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An attack such as that on the USS Cole in October 2000, where suicide bombers in a Yemeni port pulled up next to the destroyer and triggered explosives, blowing a hole in the side of the ship and killing 17 crew members, is now conceivable within the boundaries of a U.S. port.

Just as conceivable is a container set to detonate on a loading dock, or the ingredients for a nuclear, biological or chemical weapon being smuggled from a container onto a truck and shipped into the nation's heartland.

These are among the threats the Coast Guard is charged with thwarting, in addition to its traditional maritime duties.

In response, the Coast Guard is pursuing what it calls Maritime Domain Awareness, the knowledge at all times of activities in the global maritime environment that could affect the security, safety, economy or environment of the United States.

'Our experience shows that we're uniquely positioned'we're a military service in a civilian department'to bring all the stakeholders together,' said Dana Goward, chief of programs and architecture for MDA.

One component of MDA is the Integrated Deepwater Systems contract, the 20- to 25-year program to completely overhaul the Coast Guard's aging'in some cases decrepit'fleet and infrastructure. With a price tag estimated to be between $19 billion and $24 billion, it is the most ambitious acquisition program in the history of the agency.

The Deepwater program calls for up- grading the Coast Guard's command, control, communications, computers, intelligence, surveillance and reconnaissance systems, commonly called C4ISR. But the program has come under fire from Congress, which has threatened to withhold some funding because lawmakers have not received timely status reports.

Communications overhaul

Another MDA initiative is Rescue 21, a $611 million contract awarded to General Dynamics Corp. in September 2002 to provide a complete overhaul of the Coast Guard's communications network. The program would enhance VHF-FM and UHF coverage, add digital communications and expand bandwidth'but do it over 19 years.

Port security advocates worry that's too long to wait.

Another more promising program, born out of the Maritime Transportation Security Act of 2002, requires the Coast Guard to develop an Automatic Identification System for ships similar to the transponders carried by aircraft. As early as September 2003, the Government Accountability Office expressed concern that 'more than half of the 25 busiest U.S. ports' will not have [a fully-functioning system] for the foreseeable future because it requires extensive shore-based equipment and infrastructure that many ports do not have' (www.gcn.com, GCN.com/458).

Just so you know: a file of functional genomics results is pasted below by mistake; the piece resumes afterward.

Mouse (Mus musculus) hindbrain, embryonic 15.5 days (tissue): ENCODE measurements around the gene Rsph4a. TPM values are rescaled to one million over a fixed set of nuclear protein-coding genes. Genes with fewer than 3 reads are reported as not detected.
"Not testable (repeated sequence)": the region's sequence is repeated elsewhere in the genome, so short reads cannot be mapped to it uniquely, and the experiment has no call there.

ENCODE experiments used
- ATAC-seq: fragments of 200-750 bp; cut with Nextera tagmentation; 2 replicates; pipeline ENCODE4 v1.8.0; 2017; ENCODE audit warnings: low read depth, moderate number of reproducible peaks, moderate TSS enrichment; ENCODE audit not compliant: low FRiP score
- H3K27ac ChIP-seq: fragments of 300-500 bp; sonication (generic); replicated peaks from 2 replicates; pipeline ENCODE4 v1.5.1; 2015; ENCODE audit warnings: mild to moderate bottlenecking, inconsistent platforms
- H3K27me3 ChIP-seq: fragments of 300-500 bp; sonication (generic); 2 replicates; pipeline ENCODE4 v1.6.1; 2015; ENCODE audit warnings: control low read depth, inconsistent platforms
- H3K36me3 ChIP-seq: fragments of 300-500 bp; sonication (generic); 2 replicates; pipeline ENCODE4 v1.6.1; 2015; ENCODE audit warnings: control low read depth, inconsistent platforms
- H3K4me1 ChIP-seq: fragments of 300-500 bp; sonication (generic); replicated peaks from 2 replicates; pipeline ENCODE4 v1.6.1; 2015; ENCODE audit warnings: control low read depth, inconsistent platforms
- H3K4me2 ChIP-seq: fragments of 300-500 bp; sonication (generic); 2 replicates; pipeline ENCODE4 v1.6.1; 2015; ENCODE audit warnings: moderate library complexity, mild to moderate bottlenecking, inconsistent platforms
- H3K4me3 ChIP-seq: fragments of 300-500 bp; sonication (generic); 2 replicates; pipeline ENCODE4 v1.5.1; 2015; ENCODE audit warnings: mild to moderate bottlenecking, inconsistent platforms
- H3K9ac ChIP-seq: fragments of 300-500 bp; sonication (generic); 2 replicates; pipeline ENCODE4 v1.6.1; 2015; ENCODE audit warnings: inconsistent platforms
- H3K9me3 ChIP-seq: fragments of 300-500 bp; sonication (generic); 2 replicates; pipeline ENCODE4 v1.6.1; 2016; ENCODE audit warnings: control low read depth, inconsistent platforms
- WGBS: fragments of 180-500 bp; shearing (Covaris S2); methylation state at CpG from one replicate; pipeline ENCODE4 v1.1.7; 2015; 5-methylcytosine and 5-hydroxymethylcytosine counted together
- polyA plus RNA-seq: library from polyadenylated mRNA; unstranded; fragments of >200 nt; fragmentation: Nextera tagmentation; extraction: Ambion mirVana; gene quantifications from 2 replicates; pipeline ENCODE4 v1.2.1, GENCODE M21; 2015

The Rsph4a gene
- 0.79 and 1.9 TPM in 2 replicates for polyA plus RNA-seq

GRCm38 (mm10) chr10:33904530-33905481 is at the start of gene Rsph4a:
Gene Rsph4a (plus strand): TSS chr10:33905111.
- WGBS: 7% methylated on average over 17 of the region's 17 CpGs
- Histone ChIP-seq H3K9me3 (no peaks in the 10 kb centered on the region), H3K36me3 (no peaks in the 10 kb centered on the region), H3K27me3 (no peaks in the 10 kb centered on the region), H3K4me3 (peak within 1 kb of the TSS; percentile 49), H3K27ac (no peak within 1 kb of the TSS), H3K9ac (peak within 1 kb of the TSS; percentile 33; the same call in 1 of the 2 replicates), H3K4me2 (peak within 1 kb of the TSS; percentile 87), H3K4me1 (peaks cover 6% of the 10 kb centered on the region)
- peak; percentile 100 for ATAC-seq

The Coast Guard's Goward is much more upbeat about the prospects for the AIS.

'We currently are receiving signals from about 70 percent of the vessels coming to the United States,' he said. 'We have [a form of] AIS at all major ports.' In addition, the agency expects to release a request for proposals by the end of this fiscal year or the first quarter of next year to complete the AIS, Goward said.

The Coast Guard also is putting a lot of effort into coordinating Rescue 21 and Deepwater to ensure their interoperability, he said.

'We have to be able to define them as stovepipes, in some ways, because that's where the money comes from ... and that's the way we have to contract, to some extent,' Goward said. But the agency is looking at the two programs to see if they can share shore-based communications towers, for instance, and IT channels.

'It initially looks like they can,' he said.

Insufficient funds

While the Coast Guard shoulders the brunt of protecting ships, harbors and shorelines, seaports must take responsibility for securing their dockyards and facilities.

The Coast Guard is charged with assessing the security status of more than 3,000 U.S. port and related facilities and steps needed to improve them. But the cost of making those improvements falls to the ports themselves.

To pay for the changes, ports look to a port security grants program, which has been administered by the DHS Office of State and Local Government Coordination.

The grants program has been criticized for being underfunded, given the magnitude of the challenge, and for failing to meet priorities.

Among those raising concern about the program is Sen. Susan Collins (R-Maine), who chairs the Homeland Security and Governmental Affairs Committee.

'The administration's budget includes $600 million for infrastructure protection, but it doesn't include a line item for port security. Yet the Coast Guard has estimated that just complying with [the Maritime Transportation Security Act] would cost $7.3 billion over the next decade,' Collins said in an interview with GCN.

Combined programs

The administration announced plans this year to combine the port security grant program with a critical infrastructure grants program. The move drew complaints, however, that port projects would receive less funding if forced to compete against projects to secure chemical plants, train stations, rail lines and thousands of other critical infrastructure sites throughout the country.

The DHS Inspector General's Office, meanwhile, faulted the way grants were distributed, in a report issued in January (www.GCN.com/459). The report said that grants were awarded for projects that lacked 'clear security-related merit' and that, through four rounds of grant awards, DHS kept changing its definition of 'national critical seaport.' DHS also spread funds around to as many ports as possible, rather than concentrating on those at greatest risk, according to the report.